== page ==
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Frequently Asked Questions

  • Are granite countertops water absorbent?
    Granite qualifies as impervious to water because it is a less absorbent product versus a solid surface (plastic) product. Granite is commonly used as building material for high­rise buildings, due to its ability to withstand strong winds and rain.
  • Granite countertops have a high resistance to stains. Generally, any liquid spilled on a granite top, if wiped up within a few minutes, will not stain. Even water can soak into a granite countertop and leave a dark coloured spot, but this will usually evaporate within minutes. Liquids that do not evaporate, such as oils, will cause stains if left to soak into the stone.
  • Most stains are removable from granite counters even oil stains, which can usually be removed using a poultice or paste that will draw out the oil from the stone. However, the longer the stain is on the countertop, the greater the chances that staining may occur.
  • Routine cleaning of your countertops with mild soap and water is all that is generally required. However, a re­application of a penetrating sealer should be performed (how often depends on the colour of the stone), and should only takes about five minutes.
  • Granite counters are heat resistant and can withstand the heat of hot pots and pans without damage. Impact from a heavy object may chip the granite, but heat from anything short of a blowtorch will not affect your countertop.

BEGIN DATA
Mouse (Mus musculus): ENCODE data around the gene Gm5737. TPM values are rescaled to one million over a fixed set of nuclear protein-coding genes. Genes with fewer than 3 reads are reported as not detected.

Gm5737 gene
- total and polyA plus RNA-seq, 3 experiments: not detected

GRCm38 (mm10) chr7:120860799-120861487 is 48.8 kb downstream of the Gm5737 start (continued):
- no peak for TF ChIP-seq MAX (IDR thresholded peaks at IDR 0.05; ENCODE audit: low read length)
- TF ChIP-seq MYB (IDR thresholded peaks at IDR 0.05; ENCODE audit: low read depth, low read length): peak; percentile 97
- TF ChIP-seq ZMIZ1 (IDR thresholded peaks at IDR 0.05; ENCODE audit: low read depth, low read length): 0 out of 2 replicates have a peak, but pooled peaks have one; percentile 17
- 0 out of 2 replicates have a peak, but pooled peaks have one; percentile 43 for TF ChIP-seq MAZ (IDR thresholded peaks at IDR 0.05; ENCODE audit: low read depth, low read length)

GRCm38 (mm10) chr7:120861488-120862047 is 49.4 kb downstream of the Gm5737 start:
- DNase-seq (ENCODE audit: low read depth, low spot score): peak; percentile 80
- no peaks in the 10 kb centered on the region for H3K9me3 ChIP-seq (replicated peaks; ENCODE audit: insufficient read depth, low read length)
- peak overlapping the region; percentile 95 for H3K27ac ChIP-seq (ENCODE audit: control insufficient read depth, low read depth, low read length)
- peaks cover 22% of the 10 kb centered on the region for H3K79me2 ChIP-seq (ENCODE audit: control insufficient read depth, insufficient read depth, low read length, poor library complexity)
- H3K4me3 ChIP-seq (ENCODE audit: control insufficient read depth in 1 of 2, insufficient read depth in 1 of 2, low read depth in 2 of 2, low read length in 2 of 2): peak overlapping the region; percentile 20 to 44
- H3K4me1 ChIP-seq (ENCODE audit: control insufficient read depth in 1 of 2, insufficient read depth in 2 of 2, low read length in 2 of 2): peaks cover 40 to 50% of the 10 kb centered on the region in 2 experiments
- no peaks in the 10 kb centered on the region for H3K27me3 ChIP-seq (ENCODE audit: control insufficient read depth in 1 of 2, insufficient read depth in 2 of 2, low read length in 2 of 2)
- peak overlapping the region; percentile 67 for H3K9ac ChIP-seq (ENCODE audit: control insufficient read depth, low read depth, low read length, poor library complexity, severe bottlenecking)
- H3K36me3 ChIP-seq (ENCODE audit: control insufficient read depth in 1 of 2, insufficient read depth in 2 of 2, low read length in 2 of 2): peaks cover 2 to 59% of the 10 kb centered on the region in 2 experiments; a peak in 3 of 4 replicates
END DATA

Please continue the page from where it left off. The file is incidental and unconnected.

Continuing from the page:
• Besides the fact that they are both natural stones, granite and marble are otherwise very different. Marble is generally a calicoes stone, formed from oceanic deposits and then compressed under pressure (metamorphosed). Granite, however, is an igneous rock, essentially molten magma, which cools and then hardens below the earth’s surface.
  • Yes, we encourage this and in many cases insist on it. We are also happy to show you the template layout on your slabs if you would like. This is especially important on movement types of stone, and this process is called layout review.
  • This is a term to describe granite and marble that has directional veining in it. A piece is said to have no movement, a little, or lots of movement.
  • Yes. This provides the best appearance possible on the finished product.
  • This is where we use two slabs that are mirror images of each other, in order to make seams flow using the natural features as much as possible. We are able to line up crystal structure and veins to help hide the appearance of a seam.
  • This is when we cut a strip of the same material, and glue it on the bottom of the countertop in order to give it a thicker and more substantial look.
  • This is when we cut the top edge of the countertop at a 45 degree angle, and then do the same with a piece that is glued to the top, Thus hiding the joint and allowing us to thicken the edge to the desired size.
  • Granite is 1 1/4” (30mm) thick. Quartz comes in 3/4” (20 mm), 1 1/4” (30mm) or 3/4” Laminated to 1 1/2" thicknesses.